It’s a little like The Kid Stays In The Picture, which is Robert Evans’ life told through his perspective. It’s full of all of this self-aggrandizing, so you have no idea what’s true, what’s exaggeration, or what’s a down-right lie, but you do get a better idea of the man. In that regard, the autography was perhaps the most useful.
In that scene you mentioned with Joan, does the character Ray Kroc start to believe that he actually founded McDonald’s? Is he swept up in it, or is he just lying outright?
I don’t think there’s any self-reflection. I don’t even think that question occurs to him. He’s just a shark. He’s so busy searching for prey, hunting, and trying to get bigger. An animal isn’t consumed with questions of morality. There is no right and wrong in the animal kingdom.
He even says in the movie that it’s rat-eat-rat or dog-eat-dog. He’s just trying to eat and get bigger. There’s not a point where he questions himself. He’s not even aware that he ought to be doing that. He had a very clear and prime directive to kill and grow.
In the beginning of the film he’s presented as an underdog. Most of your other films also have underdog-type characters. Is there something that draws you to this type of character?
There definitely must be, because everything I’ve ever done[has a character that is on the outside looking in. Maybe that’s how I see myself, because I do believe that people write what they know. I love outsider characters. I love characters where society sees them as a loser. It would be hard for me to write a story about an incredible, world-conquering winner.
My favorite movies also have this type of character, that is outside looking in; Saturday Night Fever, Midnight Cowboy, Raging Bull, Taxi Driver, and basically every 70s Martin Scorsese movie. They are all movies about guys who are trying to get into something and are struggling to get through to the other side. I think every writer has a thing, and that’s my thing.
I read a Paste interview from 2009 where you mentioned that in the beginning you felt like you were almost mimicking Judd Apatow’s screenwriting style. Was there anything other than experience that helped you find the voice you have today?
No, not really. As I probably mentioned in that interview, I was coming from a comedy background. I worked as the Editor in chief at The Onion for years, and when I started screenwriting, I just assumed that I was a comedy writer, so I started writing comedies.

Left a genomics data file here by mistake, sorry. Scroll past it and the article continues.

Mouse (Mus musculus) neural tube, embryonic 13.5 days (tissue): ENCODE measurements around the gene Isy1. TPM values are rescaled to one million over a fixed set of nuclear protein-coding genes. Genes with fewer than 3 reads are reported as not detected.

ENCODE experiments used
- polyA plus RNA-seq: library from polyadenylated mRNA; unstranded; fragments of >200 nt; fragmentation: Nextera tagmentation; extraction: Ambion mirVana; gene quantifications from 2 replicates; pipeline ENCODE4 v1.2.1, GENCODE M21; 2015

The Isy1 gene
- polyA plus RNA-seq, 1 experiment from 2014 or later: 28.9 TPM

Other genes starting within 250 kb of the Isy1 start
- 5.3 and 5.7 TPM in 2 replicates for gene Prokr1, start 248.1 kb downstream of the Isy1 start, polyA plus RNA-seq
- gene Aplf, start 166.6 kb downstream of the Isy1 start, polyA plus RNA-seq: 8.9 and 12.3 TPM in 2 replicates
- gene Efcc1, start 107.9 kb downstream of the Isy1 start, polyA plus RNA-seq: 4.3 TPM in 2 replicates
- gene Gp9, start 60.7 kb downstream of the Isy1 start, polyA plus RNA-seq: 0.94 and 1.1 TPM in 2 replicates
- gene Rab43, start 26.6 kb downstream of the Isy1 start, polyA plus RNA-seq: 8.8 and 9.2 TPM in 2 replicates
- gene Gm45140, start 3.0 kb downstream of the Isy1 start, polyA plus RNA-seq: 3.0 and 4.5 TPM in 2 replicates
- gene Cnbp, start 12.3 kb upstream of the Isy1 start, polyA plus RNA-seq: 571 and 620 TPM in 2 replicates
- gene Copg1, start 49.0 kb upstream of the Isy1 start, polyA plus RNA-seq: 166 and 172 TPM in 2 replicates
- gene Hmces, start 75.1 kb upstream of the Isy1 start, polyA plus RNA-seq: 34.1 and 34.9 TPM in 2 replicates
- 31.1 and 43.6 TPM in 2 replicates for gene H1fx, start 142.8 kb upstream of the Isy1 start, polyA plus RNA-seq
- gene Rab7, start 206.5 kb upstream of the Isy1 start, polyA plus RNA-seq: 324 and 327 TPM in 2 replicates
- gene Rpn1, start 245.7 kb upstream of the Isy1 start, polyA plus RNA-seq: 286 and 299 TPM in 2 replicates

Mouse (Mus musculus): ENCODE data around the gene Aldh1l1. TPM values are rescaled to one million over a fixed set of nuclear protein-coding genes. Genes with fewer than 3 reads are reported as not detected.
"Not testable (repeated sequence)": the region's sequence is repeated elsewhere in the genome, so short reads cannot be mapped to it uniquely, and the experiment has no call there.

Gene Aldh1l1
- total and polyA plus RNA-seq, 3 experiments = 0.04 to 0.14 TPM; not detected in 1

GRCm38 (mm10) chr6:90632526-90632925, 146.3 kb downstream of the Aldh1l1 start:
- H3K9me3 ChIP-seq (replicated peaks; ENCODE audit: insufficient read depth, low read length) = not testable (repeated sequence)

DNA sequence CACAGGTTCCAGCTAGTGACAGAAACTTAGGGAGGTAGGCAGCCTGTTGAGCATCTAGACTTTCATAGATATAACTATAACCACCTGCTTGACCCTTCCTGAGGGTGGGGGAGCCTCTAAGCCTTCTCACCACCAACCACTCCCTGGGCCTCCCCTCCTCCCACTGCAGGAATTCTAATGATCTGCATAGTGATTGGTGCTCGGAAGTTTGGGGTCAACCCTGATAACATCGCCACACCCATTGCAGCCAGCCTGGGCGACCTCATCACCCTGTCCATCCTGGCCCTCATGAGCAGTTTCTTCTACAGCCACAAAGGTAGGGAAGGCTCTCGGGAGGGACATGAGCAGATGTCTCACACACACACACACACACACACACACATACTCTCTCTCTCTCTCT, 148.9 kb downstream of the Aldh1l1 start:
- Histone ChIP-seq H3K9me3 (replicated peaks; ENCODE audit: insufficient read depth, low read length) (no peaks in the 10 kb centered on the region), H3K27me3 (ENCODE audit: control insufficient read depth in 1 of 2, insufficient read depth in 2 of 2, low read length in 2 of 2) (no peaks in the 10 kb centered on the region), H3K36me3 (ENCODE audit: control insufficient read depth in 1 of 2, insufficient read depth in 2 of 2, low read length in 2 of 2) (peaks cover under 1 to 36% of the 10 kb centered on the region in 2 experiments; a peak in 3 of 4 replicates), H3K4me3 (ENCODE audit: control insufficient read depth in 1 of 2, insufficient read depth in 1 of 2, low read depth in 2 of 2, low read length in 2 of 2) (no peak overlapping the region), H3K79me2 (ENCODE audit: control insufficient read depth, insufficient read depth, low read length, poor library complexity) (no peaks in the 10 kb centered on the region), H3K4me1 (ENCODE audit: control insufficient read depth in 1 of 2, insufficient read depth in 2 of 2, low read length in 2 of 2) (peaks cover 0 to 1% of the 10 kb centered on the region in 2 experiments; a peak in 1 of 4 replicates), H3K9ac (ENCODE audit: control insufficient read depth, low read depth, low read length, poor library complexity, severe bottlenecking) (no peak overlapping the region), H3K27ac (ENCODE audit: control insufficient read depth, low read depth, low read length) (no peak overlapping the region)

I was doing it in a very mechanical, uninspired way. I was replicating what was popular or what was big at the big office. I would up writing a series of very uninspired facsimiles of movies that were big at the time, which was pretty much any movie starring Ben Stiller, Will Ferrell, or Jack Black.
It was OK, because I was writing stuff that was good enough to get passed along, from the bottom-level studio script reader to the next guy up, but none of them were exciting or fresh.
Rather than writing what I knew, I was writing what I had been doing, which was comedy. I was also aiming to write things that were big or that would sell, as opposed to something independent, because I didn’t think anyone would make it.
Then, when I started to write what excited me or what I loved—which were dark, intimate character studies—I had a breakthrough with Big Fan. It was uncommercial, dark, and didn’t seem like the kind of thing that gets made, but I wrote something good.
It was the movie that became my calling card for years. It didn’t actually get made until six or seven years later, but that script got me work, and it got the ball rolling on my career. Off of that, I got The Wrestler. Big Fan took place in the dark underbelly of sports, which is very specific, and The Wrestler can be described as the same thing.
When I finally stopped thinking about “what I should be writing” or “what sells,” I was finally able to write something good. That led to my guiding principle to write what you love. Write what you know is obviously true, but write what you love.
What do you find to be the most difficult step in the writing process?
Structure and plot. Other writers love putting index characters on a wall or shuffling scenes around to make things link up, but that is something painful to me. That is something I want to get past, so I can get back to creating character.
Sometimes I’ll do rewrite work, and I’ll have a phone call with the producer who tells me what the structure is great, but the characters aren’t working. That’s confusing to me, because it seems like the writer did the hard part but skipped the easy part. But every writer has their strengths and weaknesses. What comes easy to one person may be the bane of someone else’s existence.
But the reality of being a screenwriter today is that you have to outline. With paid writing, they won’t even let you proceed to the first draft without an airtight outline. And that just pains me. I just want to open it up and start playing. Obviously they’re not wrong, but I just hate it.
Has your approach changed since Big Fan?
I think the lessons I learned from Big Fan still apply today. Trust your gut. Write what you know. Write what you love. Be yourself. All that kind of stuff. I’ve learned how to deal with studio notes, and how to collaborate better, but I think the fundamental stuff has remained the same.